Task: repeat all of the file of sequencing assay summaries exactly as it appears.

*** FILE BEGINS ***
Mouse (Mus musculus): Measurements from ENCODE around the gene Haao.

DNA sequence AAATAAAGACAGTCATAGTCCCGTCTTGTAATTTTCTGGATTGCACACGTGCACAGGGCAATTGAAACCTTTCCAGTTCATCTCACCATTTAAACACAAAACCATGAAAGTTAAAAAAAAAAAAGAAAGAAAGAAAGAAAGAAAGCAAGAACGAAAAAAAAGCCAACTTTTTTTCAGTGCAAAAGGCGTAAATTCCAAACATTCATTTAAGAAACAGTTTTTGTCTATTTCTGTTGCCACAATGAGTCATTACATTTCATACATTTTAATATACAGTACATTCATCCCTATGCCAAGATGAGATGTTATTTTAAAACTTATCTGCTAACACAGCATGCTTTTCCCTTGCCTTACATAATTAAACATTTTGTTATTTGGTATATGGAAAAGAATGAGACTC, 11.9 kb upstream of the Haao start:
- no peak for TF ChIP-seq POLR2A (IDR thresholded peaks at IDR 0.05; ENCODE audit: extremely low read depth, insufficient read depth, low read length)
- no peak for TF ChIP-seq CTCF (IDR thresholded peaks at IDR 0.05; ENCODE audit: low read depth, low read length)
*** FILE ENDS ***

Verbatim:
Mouse (Mus musculus): Measurements from ENCODE around the gene Haao.

DNA sequence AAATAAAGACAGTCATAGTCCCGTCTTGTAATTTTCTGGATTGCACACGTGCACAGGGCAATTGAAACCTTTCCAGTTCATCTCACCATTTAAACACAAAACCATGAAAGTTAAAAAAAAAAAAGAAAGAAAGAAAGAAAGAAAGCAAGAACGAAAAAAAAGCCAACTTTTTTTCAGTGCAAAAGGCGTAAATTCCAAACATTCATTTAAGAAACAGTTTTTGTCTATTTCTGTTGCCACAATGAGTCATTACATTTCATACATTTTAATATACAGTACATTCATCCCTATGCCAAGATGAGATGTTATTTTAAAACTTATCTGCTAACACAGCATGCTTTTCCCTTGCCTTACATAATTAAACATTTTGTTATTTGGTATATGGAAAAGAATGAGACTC, 11.9 kb upstream of the Haao start:
- no peak for TF ChIP-seq POLR2A (IDR thresholded peaks at IDR 0.05; ENCODE audit: extremely low read depth, insufficient read depth, low read length)
- no peak for TF ChIP-seq CTCF (IDR thresholded peaks at IDR 0.05; ENCODE audit: low read depth, low read length)